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@atk
Forked from 140bytes/LICENSE.txt
Created June 29, 2011 13:46
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Date.parse polyfill (no timezone support)
// Polyfill for Date.parse
Date.parse = Date.parse || function(
a // ISO Date string
){
// turn into array, cutting the first character of the Month
a = a.split(/\W\D?/);
// create a new date object
return new Date(
// year
a[3],
// month (starting with zero)
// we got only the second and third character, so we find it in a string
// Jan => an => 0, Feb => eb => 1, ...
"anebarprayunulugepctovec".search(a[1]) / 2,
// day
a[2],
// hour
a[4],
// minute
a[5],
// second
a[6]
)
}
Date.parse=Date.parse||function(a){a=a.split(/\W\D?/);return new Date(a[3],"anebarprayunulugepctovec".search(a[1])/2,a[2],a[4],a[5],a[6])}
DO WHAT THE FUCK YOU WANT TO PUBLIC LICENSE
Version 2, December 2004
Copyright (C) 2011 Alex Kloss <alexthkloss@web.de>
Everyone is permitted to copy and distribute verbatim or modified
copies of this license document, and changing it is allowed as long
as the name is changed.
DO WHAT THE FUCK YOU WANT TO PUBLIC LICENSE
TERMS AND CONDITIONS FOR COPYING, DISTRIBUTION AND MODIFICATION
0. You just DO WHAT THE FUCK YOU WANT TO.
{
"name": "parsedate",
"description": "Date.parse replacement",
"keywords": [
"Date",
"parse"
]
}
<!DOCTYPE html>
<title>Foo</title>
<div>Expected value: <b>Thu Mar 22 2007 12:56:06...</b></div>
<div>Actual value: <b id="ret"></b></div>
<script>
var myFunction = Date.parse=Date.parse||function(a){a=a.split(/\W\D?/);return new Date(a[3],"anebarprayunulugepctovec".search(a[1])/2,a[2],a[4],a[5],a[6])}
document.getElementById( "ret" ).innerHTML = myFunction(''+new Date(2007,2,22,12,56,6));
</script>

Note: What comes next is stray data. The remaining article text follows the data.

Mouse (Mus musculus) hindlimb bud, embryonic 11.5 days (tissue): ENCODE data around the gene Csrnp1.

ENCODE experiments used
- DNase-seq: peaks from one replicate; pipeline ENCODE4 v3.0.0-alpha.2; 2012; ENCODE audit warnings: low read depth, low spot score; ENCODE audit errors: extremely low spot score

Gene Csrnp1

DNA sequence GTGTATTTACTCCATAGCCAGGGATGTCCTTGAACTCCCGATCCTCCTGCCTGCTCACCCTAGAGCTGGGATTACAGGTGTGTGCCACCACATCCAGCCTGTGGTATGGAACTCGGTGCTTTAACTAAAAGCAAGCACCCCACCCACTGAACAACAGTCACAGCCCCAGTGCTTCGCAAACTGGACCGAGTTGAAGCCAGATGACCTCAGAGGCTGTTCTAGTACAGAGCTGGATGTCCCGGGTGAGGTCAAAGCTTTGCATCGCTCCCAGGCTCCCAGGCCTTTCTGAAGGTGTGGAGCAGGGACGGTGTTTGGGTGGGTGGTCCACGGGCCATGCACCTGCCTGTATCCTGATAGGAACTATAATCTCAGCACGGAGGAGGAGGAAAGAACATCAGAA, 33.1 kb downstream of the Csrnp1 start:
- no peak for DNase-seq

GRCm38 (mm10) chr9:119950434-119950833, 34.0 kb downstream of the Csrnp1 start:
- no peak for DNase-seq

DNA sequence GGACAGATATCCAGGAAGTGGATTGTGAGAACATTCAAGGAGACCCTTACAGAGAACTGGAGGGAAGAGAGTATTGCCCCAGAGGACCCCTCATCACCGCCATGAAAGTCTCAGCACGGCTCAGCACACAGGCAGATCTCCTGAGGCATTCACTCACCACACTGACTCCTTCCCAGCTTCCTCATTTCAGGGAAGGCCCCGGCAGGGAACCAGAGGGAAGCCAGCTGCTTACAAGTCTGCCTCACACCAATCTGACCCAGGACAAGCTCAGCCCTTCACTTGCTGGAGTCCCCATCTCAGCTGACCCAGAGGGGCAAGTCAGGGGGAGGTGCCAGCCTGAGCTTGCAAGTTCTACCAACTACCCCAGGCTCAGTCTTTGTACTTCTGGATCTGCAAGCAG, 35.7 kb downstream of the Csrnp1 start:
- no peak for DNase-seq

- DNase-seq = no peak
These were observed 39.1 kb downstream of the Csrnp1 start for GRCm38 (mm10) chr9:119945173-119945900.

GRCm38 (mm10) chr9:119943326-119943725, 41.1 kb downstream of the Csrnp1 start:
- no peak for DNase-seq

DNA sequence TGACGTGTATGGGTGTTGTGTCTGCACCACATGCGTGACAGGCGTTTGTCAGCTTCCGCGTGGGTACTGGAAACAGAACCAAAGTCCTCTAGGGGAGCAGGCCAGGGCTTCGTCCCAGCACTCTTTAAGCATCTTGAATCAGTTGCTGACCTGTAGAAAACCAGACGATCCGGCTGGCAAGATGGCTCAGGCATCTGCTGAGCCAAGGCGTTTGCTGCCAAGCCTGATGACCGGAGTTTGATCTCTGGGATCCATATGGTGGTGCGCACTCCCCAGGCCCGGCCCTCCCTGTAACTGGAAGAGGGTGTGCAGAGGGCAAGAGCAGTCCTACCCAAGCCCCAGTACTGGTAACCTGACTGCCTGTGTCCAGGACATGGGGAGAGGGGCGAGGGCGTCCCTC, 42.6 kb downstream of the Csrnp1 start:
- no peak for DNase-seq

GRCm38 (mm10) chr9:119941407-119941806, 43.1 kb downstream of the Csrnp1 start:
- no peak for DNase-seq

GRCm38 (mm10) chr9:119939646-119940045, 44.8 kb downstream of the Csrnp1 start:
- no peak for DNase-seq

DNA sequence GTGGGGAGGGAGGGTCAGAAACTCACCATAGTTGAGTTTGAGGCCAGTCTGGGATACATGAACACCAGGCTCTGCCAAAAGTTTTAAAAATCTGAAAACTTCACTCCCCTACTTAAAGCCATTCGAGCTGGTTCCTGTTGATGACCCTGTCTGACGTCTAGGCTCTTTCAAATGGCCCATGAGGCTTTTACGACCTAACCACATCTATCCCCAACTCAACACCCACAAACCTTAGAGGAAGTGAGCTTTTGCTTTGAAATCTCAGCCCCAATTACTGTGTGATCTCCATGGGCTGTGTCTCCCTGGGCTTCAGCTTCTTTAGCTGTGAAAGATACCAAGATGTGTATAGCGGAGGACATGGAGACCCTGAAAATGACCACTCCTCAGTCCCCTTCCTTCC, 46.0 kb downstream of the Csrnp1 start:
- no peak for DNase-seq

@atk
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atk commented Jun 29, 2011

Problems to solve for timezone:

  • we lose the +/- of the timezone direction in the splitting atm
  • we need to compare to the current timezone :-(

especially the latter will be too long for the last 25 bytes.

@jed
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jed commented Jun 29, 2011

good points, @atk.

is there any potential in a function(a){return new Date(a.replace(...))} approach?

@atk
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atk commented Jun 29, 2011

Alas, not. Either would it need a regexp to parse the whole string at once, which is 53 bytes long, and/or it would need a callback which resolves the month name, too, a part which currently takes amazing 41 bytes, add the 2 function statements and the new Date() and you're well over 140 bytes. It would look something like this:

function(a){return new Date(a.replace(/\w+ \w(\w+) (\d+) (\d+) (\d+):(\d+):(\d+) \w+(.\d+)/,function(a){a=arguments;[a[0],a[2]]=[a[2],a[0]];a[1]="anebarapayunulugepctovec".search(a[1])/2;return a.join(' ')}))}

Which does not yet take care of the timezone, btw.

@jed
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jed commented Jun 29, 2011

i dunno, there's a bunch of stuff i thought was impossible before 140 bytes kicked off. what about something structured like this to reuse functions?

function a(b,c,d,e,f,g){return c?XXXXX:b.replace(/YYYYYY/,a)}

@atk
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atk commented Jun 29, 2011

nice idea - I will look into it later.

@faisalman
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Shouldn't April be "pr"?

@atk
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atk commented Jun 30, 2011

Yes, you are right. Changed.

@atk
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atk commented Jun 30, 2011

@jed: I just found out that new Date([string]) internally calls Date.parse - so if it was not available anyway, we could only use eval for call will not work on new Date, thus enlargening the function quite a bit. Anyway, I will try to get Timezone handling inside this later.

@subzey
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subzey commented Jul 1, 2011

Maybe this will help somehow for timezones:
var timezone = -7;
var d = new Date();
d.setUTCFullYear(2011, 6, 1) /* 1 Jul 2011 */
d.setUTCHours(1 + timezone, 0, 0) /* 01:00:00 UTC -7 hours */
console.log(d.toUTCString());
// Thu, 30 Jun 2011 18:00:00 GMT
Works well in IE6+, Fx, Op, node.js

@atk
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atk commented Jul 5, 2011

currently, I can cope for the given Date's timezone:

function(a){a=a.split(/[^\w-]\D?/);return new Date(a[3],"anebarprayunulugepctovec".search(a[1])/2,a[2],a[4]+(0|a[7].slice(2,5)),a[5],a[6])}

This doesn't take care of the local timezone, though - and I already got 139 bytes without the polyfill prefix.

@jdalton
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jdalton commented Aug 21, 2011

Date.parse has been around since ES1 making a fallback seems a bit out of place. Also the workings of ES5/5.1 Date.parse are a bit too complex to fit in 140bytes.

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